With more than R80 million already spent on insecticides and equipment for ground and aerial spraying, the minister of agriculture has confirmed that the current brown locust outbreak is the worst in decades. The outbreaks in three provinces are made worse by continuous rainfall in many areas, causing new generations of locusts to emerge with no end in sight to the reproductive cycle.
According to the minister of agriculture, land reform and rural development, Thoko Didiza, the outbreak is unprecedented in recent decades, with the insects currently in a variety of life stages.
In a statement released by her department, Didiza said that continuous rain is falling in the Karoo and nearby areas, complicating efforts to contain the outbreak and break the cycle continuously producing new swarms.
“South Africa is experiencing a brown locust outbreak since September 2021. The outbreak is in three provinces of the country (Eastern Cape, Northern Cape and Western Cape). Due to the amount of rainfall received, the outbreak tends to escalate and this resulted in the development of a new generation after the other,” the agricultural minister said.
Why are there so many outbreaks?
The severity of the outbreak has led to an all-hands-on-deck approach by the department with aerial and ground spraying teams fighting back against locusts swarms. Currently in the Northern Cape 33 districts have been affected, 13 districts in the Eastern Cape while six districts in the Western Cape are suffering outbreaks.
Veld, grazing lands, crops, roads, railway lines, towns and residential areas have all seen swarms of ravaging locusts.
According to the department, continuous rainfall in the Karoo and nearby areas is making the situation worse.
The wind is also playing a huge role in migrating the swarms into areas where locust infestations have been unknown, such as the Garden Route area in the Western Cape and on the citrus farms of Kirkwood and Patensie in the Eastern Cape.
“There are ground teams appointed to control the locusts in the three provinces. 1200 controllers have been appointed and two helicopters are currently doing the aerial spraying, mostly on inaccessible areas and where there are huge locust outbreaks,” the department said.
What’s being done about it
To date the department said it has spent more than R80 million on the locust control program and most of the funds have been spent on the procurement of insecticide. This included the spraying pumps, protective clothing, payments to controllers and aerial spraying.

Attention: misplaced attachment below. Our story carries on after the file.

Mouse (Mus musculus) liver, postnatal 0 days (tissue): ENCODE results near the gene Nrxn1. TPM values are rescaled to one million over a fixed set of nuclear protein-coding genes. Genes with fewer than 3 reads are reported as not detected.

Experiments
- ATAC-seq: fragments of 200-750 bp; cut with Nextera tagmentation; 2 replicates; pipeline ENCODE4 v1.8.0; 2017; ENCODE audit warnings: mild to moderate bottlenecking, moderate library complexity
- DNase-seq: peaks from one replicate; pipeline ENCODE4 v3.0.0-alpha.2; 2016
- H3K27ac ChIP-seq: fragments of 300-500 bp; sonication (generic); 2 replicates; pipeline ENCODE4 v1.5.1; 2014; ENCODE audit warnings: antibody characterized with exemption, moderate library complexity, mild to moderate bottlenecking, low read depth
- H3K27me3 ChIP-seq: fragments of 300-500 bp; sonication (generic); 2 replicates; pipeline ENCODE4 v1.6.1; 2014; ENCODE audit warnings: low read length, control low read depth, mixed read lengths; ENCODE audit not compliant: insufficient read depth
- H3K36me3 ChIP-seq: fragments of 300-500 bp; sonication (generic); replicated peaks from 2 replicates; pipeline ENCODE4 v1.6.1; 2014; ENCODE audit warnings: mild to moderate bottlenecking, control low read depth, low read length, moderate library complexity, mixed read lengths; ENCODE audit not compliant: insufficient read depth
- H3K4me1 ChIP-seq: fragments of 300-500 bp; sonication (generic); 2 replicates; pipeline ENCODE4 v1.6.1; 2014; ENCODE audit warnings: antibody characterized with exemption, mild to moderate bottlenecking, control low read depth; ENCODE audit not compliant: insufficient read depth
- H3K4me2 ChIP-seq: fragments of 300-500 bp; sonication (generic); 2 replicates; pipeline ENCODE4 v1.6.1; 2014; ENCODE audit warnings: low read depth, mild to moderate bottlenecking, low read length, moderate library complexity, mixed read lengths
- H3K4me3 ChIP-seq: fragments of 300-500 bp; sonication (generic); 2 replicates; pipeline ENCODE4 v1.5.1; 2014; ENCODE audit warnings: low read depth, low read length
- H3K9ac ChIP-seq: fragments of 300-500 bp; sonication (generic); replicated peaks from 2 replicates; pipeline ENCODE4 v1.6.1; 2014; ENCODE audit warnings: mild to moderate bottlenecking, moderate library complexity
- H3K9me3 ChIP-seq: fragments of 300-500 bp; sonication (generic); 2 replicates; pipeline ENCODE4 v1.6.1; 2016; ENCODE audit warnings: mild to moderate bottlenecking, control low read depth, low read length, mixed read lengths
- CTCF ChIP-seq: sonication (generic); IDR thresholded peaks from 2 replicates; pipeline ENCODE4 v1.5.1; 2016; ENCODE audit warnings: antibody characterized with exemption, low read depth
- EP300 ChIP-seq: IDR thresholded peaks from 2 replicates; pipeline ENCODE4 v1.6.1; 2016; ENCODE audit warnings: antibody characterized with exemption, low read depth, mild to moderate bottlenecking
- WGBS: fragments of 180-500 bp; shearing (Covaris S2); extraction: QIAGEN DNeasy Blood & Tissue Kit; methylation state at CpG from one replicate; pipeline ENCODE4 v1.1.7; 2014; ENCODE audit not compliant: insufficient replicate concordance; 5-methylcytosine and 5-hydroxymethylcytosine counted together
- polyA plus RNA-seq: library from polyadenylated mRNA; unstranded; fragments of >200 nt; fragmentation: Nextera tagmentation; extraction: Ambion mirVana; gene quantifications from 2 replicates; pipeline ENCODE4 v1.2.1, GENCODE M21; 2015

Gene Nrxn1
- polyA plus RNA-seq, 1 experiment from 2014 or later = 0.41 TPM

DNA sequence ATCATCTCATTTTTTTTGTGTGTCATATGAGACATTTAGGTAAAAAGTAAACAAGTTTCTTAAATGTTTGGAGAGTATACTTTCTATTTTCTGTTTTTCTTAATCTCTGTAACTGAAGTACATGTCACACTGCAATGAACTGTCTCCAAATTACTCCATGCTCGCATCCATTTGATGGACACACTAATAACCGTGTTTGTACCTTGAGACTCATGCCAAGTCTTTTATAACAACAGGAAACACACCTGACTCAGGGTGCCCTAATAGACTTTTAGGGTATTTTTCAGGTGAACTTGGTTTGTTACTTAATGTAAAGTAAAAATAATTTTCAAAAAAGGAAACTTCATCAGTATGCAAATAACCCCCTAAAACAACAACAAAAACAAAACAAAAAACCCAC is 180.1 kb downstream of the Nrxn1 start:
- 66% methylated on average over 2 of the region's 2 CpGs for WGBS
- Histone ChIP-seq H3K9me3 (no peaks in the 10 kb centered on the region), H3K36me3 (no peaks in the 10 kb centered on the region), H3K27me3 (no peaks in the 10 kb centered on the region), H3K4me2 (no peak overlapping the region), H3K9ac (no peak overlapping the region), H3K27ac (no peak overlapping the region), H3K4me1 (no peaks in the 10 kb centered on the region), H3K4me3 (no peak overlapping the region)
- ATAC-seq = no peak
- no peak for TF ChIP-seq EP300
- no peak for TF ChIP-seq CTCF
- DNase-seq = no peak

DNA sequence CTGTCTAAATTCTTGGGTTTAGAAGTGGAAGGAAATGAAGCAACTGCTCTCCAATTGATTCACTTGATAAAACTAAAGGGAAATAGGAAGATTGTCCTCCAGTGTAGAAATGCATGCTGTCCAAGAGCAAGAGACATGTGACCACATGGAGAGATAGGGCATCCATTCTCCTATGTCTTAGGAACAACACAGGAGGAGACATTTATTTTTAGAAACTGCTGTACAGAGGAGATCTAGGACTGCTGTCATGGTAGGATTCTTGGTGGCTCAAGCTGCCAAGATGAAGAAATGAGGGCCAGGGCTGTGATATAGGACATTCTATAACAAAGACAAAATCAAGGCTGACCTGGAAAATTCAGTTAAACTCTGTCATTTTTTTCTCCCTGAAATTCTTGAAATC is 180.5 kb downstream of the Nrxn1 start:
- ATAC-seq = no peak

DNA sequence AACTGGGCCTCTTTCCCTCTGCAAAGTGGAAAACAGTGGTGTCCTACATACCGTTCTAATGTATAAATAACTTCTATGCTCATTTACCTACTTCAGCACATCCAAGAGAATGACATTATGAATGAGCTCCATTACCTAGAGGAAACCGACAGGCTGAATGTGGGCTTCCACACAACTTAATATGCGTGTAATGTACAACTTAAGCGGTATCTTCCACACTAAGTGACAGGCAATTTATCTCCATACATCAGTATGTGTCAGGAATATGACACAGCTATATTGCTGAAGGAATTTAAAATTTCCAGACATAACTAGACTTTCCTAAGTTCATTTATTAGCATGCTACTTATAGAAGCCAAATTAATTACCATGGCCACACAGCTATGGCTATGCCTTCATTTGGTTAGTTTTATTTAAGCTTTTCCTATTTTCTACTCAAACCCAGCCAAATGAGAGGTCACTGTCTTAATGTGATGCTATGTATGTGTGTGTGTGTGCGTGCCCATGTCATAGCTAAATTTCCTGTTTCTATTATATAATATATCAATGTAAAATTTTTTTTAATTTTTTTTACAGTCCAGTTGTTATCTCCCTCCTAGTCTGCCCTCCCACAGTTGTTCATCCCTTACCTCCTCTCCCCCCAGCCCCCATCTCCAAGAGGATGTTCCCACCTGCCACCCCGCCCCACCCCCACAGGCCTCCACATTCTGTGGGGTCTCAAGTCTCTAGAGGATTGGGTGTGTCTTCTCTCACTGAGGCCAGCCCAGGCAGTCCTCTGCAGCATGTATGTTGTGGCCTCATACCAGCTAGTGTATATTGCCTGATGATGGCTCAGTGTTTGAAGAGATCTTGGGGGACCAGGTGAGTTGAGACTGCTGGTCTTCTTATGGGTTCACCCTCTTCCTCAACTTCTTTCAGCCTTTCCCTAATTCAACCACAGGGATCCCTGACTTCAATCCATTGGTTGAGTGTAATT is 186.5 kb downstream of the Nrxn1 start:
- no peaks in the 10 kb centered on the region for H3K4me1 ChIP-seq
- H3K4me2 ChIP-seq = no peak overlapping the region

Meanwhile the Western Cape Province has contributed R5 million to assist in the locust control programme. The province has procured insecticide, protective clothing and spray pumps.
Minister Didiza said that her department has established a joint operations committee who meets once a week to discuss locust control issues. The committee consists of members of the department, the Agricultural Research Council, Northern Cape, Free State, Eastern and Western Cape provinces and organised agriculture.
“To date the Registrar has assisted by registering new insecticide to be produced for the control of brown locust as well as the registration of Bayer’s Decis to be used for aerial spraying, as it was originally used for ground control to alleviate the insecticide shortage for both ground and aerial control,” Didiza pointed out.
Locust control contractors, the department said, have also been furnished with insecticides, spray pumps and protective clothing.
Progress to date
The huge swarms of flyers are currently in eastern districts, bordering the Eastern Cape, Northern Cape and Western Cape. The department said that aerial spraying teams were currently in those areas.
Meanwhile in the Northern Cape, 15 000 hectares have been sprayed from the air in Britstown, Loxton, Kenhardt, Groblershoop, Upington, and Kakamas.
In the Eastern Cape, 11 581 hectres have been aerially sprayed in Middleburg, Aberdeen, Steytlerville, Jansenville, Patensie and Wolwefontein. In the Western Cape 8000 hectares have been sprayed in Murraysburg, Prince Albert and Merweville. Over the borders of three provinces 6 000 hectres have been sprayed.
In terms of ground spraying, teams are continuing with their control in all areas of the three provinces as locusts in mixed life stages are being observed, including hoppers and swarms of flyers, Didiza said.
In the Northern Cape, 375 290 hectares have been sprayed on the ground, 16 000 in the Western Cape and hectares 22000 hectares in the Eastern Cape.
The Minister has called on members of the public to assist by notifying the department’s nearest district offices if they spot these locusts.
Members of the public can also report to the following officials of the department: Vuyokazi Jongwana: 0847608176 and Mulalo Matodzi: 0833267773.
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